Jack and the Beanstalk in Review


“There is nothing quite like the magic of pantomime. It is a peculiar artform that has evolved over a few hundred years to become something that the British (mainly) associate with Christmas time, and family fun. In Kuwait the tradition has now been adopted by many in the expat community as it also signifies the end of term and an impending travel date to get home and see the family for a break.

Jack and the Beanstalk
This year, the threat of no Kuwait pantomime spurred the SIK team into action and, though they only ended their previous production mid November, they somehow managed to pull out all the stops to stage a full scale, spectacular panto full of colour and magic in little more than a month.

The new venue, The Performing Arts Centre at The English School in Salmiya, is an impressive hall with excellent tiered seating. As I took my seat on for the final afternoon performance I was surrounded by a hubbub of  excitement from over four hundred other eager audience members clearly pumped up and ready to shout and scream – something we quickly all took to as the lights came up.

From the opening moments as Gristle (Brad Manker) appeared in a swirl of smoke the atmosphere was set. His performance and costume befit of any professional production, as too was the wonderful Fairy (Helen Towler-Williams) who irked him at every turn.

From gold and glitter to colour and spectacle, the curtains opened to a beautiful, bright village set onto which bounded Simon (Andrew Batty) with a hugely enjoyable and energetic performance.  Stephen Grimes as Dame Dribble brought a lovely blend of child’s humour with a good few jokes that bounced off the kids’ heads and kept us adults entertained, (“I’m just pleased to see you”) continuing the great panto tradition of well placed innuendo. His/Her wild array of wacky costumes and hair pieces also lit up the stage and for the most part stayed on – always a challenge for any dame.

Jemma Standen and Fiona Nelson as Jack and Jill, provided strong principal duo roles, both singing superbly and playing the perfect ‘straight’ character parts to the pantomime madness around them. Daisy the cow, a painful role for any actor (here played by Mike Blackburn and Lisa Bidnall-Bowdery), also added some touching and humorous moments and was clearly loved by the kids around me.IMG_2003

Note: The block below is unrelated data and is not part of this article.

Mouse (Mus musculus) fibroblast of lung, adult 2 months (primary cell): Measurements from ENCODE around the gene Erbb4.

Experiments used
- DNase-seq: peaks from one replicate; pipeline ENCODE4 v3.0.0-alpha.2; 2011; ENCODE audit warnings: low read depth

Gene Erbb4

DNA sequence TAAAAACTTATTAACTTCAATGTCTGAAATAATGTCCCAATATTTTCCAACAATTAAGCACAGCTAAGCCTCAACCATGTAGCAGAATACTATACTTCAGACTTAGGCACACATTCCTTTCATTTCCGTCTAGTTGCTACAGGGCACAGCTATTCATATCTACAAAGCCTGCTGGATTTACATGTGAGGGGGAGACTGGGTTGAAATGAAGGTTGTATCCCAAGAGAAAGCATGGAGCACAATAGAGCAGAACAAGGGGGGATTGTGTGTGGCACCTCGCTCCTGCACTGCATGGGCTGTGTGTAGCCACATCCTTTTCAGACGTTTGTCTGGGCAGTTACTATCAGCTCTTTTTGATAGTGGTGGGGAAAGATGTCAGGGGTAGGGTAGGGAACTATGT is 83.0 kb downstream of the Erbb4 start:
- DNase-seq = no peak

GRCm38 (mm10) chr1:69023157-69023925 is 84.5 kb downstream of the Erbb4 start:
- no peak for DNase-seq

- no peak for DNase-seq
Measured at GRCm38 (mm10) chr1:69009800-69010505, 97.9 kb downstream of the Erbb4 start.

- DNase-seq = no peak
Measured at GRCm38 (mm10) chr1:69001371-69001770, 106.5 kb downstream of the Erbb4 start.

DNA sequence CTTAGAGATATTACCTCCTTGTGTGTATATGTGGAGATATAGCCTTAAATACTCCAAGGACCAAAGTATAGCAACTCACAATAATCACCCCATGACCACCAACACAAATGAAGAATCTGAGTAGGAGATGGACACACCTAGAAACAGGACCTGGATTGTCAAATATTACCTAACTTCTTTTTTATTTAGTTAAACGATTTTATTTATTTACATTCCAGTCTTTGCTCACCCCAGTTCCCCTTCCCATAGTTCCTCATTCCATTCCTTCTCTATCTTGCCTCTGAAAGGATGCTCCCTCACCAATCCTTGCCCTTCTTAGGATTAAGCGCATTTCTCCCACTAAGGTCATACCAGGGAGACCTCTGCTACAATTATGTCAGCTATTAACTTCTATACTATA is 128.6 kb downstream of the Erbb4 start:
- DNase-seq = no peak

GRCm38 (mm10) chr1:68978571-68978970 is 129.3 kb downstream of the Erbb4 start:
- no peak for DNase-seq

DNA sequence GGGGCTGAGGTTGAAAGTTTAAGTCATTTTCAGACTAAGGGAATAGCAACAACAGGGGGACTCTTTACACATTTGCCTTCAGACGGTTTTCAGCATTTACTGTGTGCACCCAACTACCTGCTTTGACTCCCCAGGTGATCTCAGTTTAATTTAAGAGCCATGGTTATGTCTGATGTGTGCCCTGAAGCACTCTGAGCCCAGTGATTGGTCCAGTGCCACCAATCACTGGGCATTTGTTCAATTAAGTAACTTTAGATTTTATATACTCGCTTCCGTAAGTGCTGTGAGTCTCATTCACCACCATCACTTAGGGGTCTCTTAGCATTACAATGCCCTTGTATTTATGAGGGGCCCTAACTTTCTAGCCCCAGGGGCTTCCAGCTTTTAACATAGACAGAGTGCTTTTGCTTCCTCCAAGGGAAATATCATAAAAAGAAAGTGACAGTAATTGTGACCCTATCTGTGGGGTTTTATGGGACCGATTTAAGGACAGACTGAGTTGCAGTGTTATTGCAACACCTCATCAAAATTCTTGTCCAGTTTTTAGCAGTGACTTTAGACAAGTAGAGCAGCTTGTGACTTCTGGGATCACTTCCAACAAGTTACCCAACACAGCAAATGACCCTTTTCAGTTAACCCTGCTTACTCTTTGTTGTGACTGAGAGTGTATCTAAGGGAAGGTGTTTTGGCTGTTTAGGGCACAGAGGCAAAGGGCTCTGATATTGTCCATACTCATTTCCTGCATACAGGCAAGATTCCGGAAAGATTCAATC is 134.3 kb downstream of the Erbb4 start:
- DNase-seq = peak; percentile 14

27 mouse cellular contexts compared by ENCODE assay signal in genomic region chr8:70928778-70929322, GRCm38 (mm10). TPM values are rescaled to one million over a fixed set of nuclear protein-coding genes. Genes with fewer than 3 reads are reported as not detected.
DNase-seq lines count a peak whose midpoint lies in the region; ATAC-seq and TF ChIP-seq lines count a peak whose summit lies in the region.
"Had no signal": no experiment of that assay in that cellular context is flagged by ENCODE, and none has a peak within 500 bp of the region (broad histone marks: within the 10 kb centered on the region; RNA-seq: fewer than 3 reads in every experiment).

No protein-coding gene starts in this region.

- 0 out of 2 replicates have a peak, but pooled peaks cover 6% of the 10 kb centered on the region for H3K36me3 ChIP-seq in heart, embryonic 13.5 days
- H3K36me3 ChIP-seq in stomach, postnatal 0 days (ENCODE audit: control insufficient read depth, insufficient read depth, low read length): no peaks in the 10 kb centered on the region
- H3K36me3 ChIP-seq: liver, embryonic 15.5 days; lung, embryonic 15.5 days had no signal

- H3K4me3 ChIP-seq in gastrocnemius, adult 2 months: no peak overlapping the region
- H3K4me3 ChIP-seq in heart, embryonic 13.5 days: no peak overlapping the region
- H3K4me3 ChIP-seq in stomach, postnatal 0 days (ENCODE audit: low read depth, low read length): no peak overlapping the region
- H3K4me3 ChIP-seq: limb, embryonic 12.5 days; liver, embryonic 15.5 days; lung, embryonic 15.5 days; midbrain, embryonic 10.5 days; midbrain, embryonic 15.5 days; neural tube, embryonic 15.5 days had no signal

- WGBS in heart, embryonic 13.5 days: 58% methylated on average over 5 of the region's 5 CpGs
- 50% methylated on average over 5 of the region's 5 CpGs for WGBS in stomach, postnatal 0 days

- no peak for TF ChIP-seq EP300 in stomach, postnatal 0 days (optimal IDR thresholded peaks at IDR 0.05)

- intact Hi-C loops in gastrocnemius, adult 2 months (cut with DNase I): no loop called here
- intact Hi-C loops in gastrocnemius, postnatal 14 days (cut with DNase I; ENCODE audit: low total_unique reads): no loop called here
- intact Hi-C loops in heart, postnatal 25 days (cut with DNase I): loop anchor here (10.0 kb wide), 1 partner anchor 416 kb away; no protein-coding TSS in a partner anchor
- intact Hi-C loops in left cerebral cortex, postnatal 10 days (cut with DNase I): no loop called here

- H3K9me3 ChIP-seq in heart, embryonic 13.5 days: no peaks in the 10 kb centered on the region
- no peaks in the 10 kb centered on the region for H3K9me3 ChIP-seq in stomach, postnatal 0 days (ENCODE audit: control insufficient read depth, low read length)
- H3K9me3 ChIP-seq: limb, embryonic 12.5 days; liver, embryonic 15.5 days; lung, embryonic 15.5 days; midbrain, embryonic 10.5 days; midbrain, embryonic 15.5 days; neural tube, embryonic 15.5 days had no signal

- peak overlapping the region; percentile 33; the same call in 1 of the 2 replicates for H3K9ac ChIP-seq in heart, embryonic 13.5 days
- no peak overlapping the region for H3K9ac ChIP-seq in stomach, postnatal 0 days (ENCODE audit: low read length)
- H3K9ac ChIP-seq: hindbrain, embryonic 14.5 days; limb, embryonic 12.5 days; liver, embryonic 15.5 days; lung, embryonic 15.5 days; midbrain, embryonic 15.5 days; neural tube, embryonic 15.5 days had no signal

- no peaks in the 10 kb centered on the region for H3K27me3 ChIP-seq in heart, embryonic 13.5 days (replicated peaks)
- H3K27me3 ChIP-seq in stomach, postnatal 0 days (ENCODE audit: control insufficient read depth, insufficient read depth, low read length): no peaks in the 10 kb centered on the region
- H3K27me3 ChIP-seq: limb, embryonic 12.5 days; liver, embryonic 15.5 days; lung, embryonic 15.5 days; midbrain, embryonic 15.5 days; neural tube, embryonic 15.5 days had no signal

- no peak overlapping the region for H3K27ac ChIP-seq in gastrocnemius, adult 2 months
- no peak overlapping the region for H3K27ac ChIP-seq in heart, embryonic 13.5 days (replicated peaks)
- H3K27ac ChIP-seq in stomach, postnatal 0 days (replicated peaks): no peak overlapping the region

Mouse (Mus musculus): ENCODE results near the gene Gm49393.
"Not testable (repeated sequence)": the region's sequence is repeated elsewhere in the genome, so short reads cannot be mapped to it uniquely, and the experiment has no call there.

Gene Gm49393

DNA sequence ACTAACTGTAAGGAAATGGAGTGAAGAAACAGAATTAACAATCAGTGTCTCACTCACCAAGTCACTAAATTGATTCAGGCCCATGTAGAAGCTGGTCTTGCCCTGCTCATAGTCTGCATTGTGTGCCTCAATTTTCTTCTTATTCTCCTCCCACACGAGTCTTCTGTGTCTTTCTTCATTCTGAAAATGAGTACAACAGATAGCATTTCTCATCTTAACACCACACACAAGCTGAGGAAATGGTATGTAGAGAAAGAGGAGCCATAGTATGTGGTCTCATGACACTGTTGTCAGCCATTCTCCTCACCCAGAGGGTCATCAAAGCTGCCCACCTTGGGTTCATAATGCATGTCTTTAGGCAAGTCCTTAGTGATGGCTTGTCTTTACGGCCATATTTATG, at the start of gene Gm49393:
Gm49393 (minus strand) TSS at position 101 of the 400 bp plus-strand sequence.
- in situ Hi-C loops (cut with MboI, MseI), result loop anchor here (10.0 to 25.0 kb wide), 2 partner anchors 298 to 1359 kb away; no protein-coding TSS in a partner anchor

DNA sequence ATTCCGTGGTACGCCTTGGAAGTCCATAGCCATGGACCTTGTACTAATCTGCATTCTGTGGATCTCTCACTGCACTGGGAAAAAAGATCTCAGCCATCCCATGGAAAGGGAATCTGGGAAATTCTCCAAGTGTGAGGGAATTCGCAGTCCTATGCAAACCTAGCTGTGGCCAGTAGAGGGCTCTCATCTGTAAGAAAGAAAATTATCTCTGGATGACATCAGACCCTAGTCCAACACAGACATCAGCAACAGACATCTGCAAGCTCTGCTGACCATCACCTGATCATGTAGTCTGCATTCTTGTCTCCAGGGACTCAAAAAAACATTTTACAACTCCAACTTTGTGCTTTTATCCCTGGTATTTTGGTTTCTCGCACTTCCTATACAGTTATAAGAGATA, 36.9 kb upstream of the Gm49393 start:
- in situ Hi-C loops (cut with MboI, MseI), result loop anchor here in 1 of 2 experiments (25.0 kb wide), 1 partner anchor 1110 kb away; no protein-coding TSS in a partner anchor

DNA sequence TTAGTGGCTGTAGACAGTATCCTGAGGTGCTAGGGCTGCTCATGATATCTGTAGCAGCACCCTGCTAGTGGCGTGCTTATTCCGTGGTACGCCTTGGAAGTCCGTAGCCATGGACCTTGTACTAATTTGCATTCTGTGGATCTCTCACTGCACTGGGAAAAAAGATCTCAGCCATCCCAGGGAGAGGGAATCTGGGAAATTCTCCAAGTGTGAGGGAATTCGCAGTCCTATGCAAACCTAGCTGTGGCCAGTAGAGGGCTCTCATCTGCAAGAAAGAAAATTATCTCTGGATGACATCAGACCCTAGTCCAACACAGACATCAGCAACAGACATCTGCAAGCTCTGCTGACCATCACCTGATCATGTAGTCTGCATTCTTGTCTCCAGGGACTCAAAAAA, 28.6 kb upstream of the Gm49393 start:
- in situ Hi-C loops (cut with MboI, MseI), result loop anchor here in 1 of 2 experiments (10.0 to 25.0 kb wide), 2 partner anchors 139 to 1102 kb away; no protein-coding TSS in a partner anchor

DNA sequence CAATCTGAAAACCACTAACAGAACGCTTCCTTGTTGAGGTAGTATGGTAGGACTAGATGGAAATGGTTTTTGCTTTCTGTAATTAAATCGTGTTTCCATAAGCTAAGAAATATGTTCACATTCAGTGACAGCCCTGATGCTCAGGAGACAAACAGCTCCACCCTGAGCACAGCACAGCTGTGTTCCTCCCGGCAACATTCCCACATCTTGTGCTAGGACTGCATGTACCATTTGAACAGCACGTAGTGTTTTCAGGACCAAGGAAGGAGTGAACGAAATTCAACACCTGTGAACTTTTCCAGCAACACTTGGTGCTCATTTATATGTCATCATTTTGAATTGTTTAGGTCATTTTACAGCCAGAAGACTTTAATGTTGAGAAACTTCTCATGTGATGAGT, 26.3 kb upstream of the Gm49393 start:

Peter Clark delivered a fun, bumbling Mayor Muggle and the surprisingly short Giant, played by Alison Kent, brought another unexpected smile to my face as she scampered to the front of the stage appearing about 3 feet high and pointedly snarled at the audience, “What? Never seen a Giant before?”  It was Sharon Williams as Fiona who took my award for favourite cameo performance though, with a lisping caricature of a girl who just oozed joy.

All in all this was as good a panto as any I have seen. Colourful sets and costumes, energetic chorus dancing and singing and eight of the cutest kids you could ever imagine giving it their all up on the stage as the kids chorus. All the panto elements were there, much to shout about, water guns, messy cooking and a much enjoyed audience sing a-long to end the show.

A very well deserved round of applause to SIK for continuing this wonderful Christmas tradition and ensuring that Kuwait had its own pantomime this year. The cast and crew clearly all worked very hard to stage an engaging 2 and a half hour show, but the results spoke for themselves. As someone wrote on the group’s Facebook page today, “I never thought my four year old would sit that long but she was completely absorbed and wanted to watch it all again! Well done to you all , you did an amazing job. Thank you very much.” That pretty much says it all.

What’s next?”

Review by C. Ferry

See the entire show in pictures here